With Squirrel, Will Travel…
I first found The Adventures of the Black Hand Gang in my primary school library. I ended up loaning it so often it might as well have been in my own private library.
The book was a collection of four stories starring the members of the Black Hand Gang: Frank, Angela, Ralph and Ketih W.S. (With Squirrel… of course), in which the four kids (plus squirrel) would foil some sort of criminal plot, out-thinking all adult masterminds and constabulary in the process.
It’s a familiar trope of children’s fiction: kids are smart, grown-ups are dumb. Enid Blyton built quite a hefty portfolio based on that very idea, despite the weird name.
The difference with this book was the execution of the stories: each spread had a page of text on the left, leading the story onwards, ending with a question, and on the right page was a picture, or smaller panels, in which the answer could be found.
The beauty of the picture was the simple yet detailed style contained so much information you could easily look through the image countless times and find little elements that you missed the hundred times before. Even when you well aware of the solution to the puzzle, this element added to the re-readability of the book.
As wikipedia now tells me, The stories were created by Hans Jurgen Press and were originally published in the German newspaper Stern, an image per week.. Press is also credited as a co-creator of the wimmelbild: “a genre of illustration deliberately overcrowded with detail, to pleasure children on their search for a certain item.”
I take it before Press came along, they published books featuring a tall thin guy with glasses and a striped jumper, standing in the middle of a empty page. They were called ”There’s Wally!”
I now own two copies of the Black Hand Gang book. I found one recently. The other may have been de-spined by the kids. And opening it up, I can’t help but be sucked into the illustrations with a burst of nostalgia. It’s also funny to see not only the anachronistic panoramas of the carefree lives of children running around bustling cities (and occasionally countryside) playing detectives, but also the obvious non-Australian design of the city’s features. There’s horse and carts, box brownie cameras and everyone smokes. There’s weird-shaped number plates, cable cars and strange currency (English pounds, which obviously would have replaced the original German currency).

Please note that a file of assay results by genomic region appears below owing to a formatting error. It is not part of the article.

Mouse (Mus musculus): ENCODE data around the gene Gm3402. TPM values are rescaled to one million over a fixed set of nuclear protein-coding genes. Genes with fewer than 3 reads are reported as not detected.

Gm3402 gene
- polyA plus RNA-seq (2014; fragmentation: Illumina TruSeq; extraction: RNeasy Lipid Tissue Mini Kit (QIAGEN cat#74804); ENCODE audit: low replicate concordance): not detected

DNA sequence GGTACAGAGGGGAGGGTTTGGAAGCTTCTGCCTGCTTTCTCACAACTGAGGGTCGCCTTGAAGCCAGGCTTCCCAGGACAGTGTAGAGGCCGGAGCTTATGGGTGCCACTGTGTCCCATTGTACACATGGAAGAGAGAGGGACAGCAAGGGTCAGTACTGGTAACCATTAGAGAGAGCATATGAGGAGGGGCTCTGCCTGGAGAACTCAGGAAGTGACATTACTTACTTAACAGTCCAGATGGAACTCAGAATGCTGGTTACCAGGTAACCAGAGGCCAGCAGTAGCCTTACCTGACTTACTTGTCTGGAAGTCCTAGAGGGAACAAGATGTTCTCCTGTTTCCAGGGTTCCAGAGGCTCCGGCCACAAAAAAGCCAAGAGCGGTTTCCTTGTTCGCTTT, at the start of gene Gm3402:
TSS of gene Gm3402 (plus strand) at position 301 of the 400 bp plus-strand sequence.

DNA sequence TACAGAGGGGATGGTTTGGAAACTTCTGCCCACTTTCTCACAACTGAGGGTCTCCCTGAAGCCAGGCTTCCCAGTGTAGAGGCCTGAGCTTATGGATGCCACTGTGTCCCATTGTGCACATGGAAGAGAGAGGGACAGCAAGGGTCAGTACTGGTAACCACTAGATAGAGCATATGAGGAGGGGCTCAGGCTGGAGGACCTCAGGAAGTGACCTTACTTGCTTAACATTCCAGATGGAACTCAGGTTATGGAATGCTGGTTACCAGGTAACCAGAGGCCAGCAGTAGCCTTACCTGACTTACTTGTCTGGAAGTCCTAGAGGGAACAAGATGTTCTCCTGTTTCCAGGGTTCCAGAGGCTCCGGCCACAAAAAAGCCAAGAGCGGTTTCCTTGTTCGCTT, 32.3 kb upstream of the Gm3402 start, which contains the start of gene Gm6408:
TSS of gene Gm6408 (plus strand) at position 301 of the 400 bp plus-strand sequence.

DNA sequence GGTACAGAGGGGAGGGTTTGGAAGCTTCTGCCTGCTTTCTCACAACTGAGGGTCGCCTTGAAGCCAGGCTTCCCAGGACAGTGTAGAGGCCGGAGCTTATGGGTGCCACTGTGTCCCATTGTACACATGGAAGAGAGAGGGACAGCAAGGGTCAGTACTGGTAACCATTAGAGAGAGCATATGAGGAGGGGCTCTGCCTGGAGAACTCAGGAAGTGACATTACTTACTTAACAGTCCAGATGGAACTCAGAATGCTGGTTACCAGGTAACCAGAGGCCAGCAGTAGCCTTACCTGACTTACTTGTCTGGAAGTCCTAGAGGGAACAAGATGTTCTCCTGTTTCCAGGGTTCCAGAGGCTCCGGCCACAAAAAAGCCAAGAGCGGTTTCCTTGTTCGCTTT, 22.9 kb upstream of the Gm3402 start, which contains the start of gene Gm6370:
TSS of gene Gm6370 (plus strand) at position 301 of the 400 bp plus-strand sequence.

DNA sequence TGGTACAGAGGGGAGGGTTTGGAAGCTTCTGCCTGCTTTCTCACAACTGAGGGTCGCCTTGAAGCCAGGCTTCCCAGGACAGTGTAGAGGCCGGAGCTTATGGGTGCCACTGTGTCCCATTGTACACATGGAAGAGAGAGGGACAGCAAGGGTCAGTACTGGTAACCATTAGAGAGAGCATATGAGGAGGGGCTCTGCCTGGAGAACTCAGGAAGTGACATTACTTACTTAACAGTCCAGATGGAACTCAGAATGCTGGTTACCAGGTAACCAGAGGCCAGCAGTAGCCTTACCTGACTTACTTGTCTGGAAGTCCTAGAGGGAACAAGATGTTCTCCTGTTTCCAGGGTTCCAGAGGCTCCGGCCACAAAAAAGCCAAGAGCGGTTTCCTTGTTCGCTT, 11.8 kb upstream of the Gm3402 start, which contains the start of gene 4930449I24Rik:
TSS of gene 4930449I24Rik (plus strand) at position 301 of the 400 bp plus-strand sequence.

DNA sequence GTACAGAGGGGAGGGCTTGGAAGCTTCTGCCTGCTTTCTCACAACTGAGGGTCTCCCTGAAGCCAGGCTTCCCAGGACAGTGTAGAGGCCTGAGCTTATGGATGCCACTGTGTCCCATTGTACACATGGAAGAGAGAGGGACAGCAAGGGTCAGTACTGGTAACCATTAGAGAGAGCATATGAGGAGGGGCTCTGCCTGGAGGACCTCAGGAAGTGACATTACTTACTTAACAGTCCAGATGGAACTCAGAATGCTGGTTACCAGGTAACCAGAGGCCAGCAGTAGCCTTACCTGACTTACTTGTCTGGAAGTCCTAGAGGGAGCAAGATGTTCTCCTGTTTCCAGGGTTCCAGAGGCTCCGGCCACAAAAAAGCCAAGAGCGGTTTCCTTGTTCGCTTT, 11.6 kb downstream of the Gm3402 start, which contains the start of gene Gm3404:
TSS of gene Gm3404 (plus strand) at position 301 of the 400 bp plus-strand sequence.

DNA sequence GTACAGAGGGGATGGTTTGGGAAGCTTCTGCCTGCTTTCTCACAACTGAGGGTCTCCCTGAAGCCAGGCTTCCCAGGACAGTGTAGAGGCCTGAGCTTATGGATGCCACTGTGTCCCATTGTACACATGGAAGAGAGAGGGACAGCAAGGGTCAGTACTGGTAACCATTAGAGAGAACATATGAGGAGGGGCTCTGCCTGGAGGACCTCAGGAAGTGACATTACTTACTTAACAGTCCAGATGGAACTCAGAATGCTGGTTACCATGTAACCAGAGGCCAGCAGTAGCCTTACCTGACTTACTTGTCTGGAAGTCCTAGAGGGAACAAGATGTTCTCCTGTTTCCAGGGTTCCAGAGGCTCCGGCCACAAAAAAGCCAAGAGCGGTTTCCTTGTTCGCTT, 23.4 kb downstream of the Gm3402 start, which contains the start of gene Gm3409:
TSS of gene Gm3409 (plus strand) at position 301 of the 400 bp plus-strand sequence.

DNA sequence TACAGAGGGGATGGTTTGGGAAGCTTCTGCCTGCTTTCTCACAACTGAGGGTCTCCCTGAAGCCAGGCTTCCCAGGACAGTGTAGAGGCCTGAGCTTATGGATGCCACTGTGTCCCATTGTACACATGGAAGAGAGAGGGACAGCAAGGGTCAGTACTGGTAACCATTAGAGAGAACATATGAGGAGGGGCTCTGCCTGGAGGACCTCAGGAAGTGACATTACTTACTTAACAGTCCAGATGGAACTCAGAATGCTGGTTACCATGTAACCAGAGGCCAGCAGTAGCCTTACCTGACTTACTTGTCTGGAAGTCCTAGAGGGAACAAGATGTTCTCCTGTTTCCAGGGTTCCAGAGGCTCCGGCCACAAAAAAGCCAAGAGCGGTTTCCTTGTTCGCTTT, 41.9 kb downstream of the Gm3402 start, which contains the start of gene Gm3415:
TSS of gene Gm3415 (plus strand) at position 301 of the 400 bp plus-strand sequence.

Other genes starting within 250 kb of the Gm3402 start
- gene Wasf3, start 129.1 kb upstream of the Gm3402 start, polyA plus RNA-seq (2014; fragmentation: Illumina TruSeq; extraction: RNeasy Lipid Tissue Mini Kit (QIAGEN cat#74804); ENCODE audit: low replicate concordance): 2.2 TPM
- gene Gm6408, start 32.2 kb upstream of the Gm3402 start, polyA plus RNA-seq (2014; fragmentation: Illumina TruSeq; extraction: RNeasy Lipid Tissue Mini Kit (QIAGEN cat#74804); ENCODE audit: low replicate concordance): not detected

It truly is another world, and one I love to occasionally visit.
The Mysterious House
1. A Sure Sign
The Black Hand Gang had been sitting up in their clubroom, as quiet as mice for an hour while they did their homework.
Ralph chewed his pen and gazed fixedly out of the grimy window. There was a sudden, sharp snap. Keith W.S. cracked a nut for his squirrel and spat the shell into an empty jam jar. Ralph frowned.
‘How do you spell “pane”?’ he whispered. ’It depends whether you’re looking through it or feeling it inside you,’ Angela replied, laughing. ’Looking through it, of course, a window-pane like that one there …. Hey, what’s that? No, there can’t be!’
Ralph scrubbed at the dirt on the window.
‘What can’t there be?’ asked Frank.
‘Anyone living in that house over there,’ Ralph answered.
‘It’s been empty for three years.’
They all crowded round the window.
‘We all know that only a couple of rats live there,’ said Keith W.S. ‘Look, the doors and windows are all barred shut.’
‘Let me have a look,’ said Angela, pressing her nose to the pane. After a few seconds she said, ‘I think Ralph’s right. There really is someone in the house.’
How did she guess there was someone in the mysterious house?
It turns out the author’s son, Julian Press, has also released several books in the same vein. I have yet to find/buy a copy of his work, but from what I’ve seen on Amazon, there’s a stunning similarity in style, even down to the addition of the companion animal (in this case a cockatoo).
And if there are people out there still jonesing for a fix of sleuthing, I can recommend “The Mystery Squad” range of books by Martin Waddell, in which you solve the mystery through reading the text and looking through the images. While not in the same style as Black Hand Gang, they were enjoyed when I was a kid. Once again, kids (teenagers this time) outwitted stupid adults and foiled plots.
Oh the old days, when plot-foiling was a full-time gig for kids, rather than stranger danger, ADHD and tamper-evident packaging.
And you could own a squirrel.
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